1. Physician Quality Reporting System (PQRS);
2. Meaningful Use; and
3. Value Based Modifiers.

CMS aims to fully dissolve these programs and replace them with MIPS by 2019. The MIPS framework will use these programs as a reference point to award composite scores to each provider. There are four factors influencing the composite score:

1. Quality;
2. Advancing Care Information (formerly Meaningful Use);
3. Clinical Practice Improvement Activities; and
4. Cost or Resource Use.

Each category is weighted differently, with quality as the most influential factor. Small practices can combine to report as a “virtual group” and be scored together on combined performance.

The current timeline is to begin measuring MIPS in calendar year 2017, which will influence payments in calendar year 2019. Potential bonuses for high scoring practices range from 4% in 2019 to 9% in 2022. Additionally, $500M has been set aside to potentially be awarded as “exceptional performance” bonuses. Low scoring practices will see equivalent percentage based fee reductions. Standard fee schedule updates will remain flat from 2019 to 2025, when a yearly 0.25% increase will begin for MIPS participants.

CMS believes that most providers will begin their QPP participation on the MIPS pathway, and then gradually transition towards the APM pathway. Indeed, CMS has created certain incentives to encourage providers to move towards substantial involvement in an APM.

What is an APM?

The second path to payment offered by QPP is participating in an alternate payment model, or APM. Providers participating in the APM pathway can avoid the reporting mechanisms required by MIPS, and still be eligible for financial bonuses. CMS hopes that eventually a majority of providers will participate in APMs, and thus has further incentivized this pathway within the QPP. However, exactly which organizations qualify as APMs is still unknown. Familiar organizations such as Accountable Care Organizations (ACOs), Patient Centered Medical Homes, and bundled payment models are currently considered to be included. But, MACRA charged CMS with creating an APM certification process so that innovative health care solutions can become certified APMs under the QPP.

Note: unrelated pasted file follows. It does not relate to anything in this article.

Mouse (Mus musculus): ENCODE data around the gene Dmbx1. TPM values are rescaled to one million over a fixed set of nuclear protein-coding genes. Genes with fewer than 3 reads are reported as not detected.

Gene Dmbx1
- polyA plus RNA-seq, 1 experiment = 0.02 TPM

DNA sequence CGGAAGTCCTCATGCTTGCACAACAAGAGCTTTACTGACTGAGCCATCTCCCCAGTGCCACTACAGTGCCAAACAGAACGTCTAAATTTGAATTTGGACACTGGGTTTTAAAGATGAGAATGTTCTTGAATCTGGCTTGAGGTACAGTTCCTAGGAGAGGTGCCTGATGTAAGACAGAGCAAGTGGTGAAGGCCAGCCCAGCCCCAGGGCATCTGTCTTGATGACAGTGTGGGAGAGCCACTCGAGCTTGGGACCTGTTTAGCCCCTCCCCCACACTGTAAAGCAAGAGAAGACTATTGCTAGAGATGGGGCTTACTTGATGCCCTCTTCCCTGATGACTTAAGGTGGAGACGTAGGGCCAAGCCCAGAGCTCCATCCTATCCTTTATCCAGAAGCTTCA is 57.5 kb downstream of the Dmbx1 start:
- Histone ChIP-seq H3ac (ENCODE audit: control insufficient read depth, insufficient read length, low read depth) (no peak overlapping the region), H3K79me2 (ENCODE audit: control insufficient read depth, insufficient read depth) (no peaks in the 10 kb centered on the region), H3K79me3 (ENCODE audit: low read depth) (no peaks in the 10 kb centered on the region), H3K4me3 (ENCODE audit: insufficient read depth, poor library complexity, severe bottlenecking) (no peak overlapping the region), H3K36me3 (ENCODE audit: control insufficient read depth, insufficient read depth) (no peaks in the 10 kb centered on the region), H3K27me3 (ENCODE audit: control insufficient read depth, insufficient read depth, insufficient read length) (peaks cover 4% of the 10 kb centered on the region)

CMS’s goal is to begin payout of a flat 5% fee increase in calendar year 2019 for all APM participants. As with MIPS, standard fee schedule updates will remain flat from 2019 to 2025, but unlike MIPS, a yearly 0.75% increase will begin for APM participants in 2026.

What does this all mean?

Ultimately, it means that Medicare payment models are changing… again. But, the exact requirements necessary to earn these payments is still open for debate. So, the ultimate outcome of the legislation and how much closer on the path to value it will bring our health care system remains to be seen.

All this brings me to the plainest, simplest summary of MACRA, QPP, MIPS, and APMs I can muster:

MACRA is a law. The QPP is the newest evolution of a value based payment model, which offers two distinct payment programs: MIPS and APMs. The QPP was created by MACRA.

The exact implementation plans for MACRA and the QPP takes us back to the world of dry, convoluted, acronym-heavy health care regulations. But, that’s another blog post. At the end of the day, Medicare payment changes once again hover on the horizon. And while pMD can’t advise our charge capture customers on complying with these regulatory payment issues, we can – and do – create fast, fun, and efficient tools to help them propel medical practices through the ever-changing regulatory landscape to success.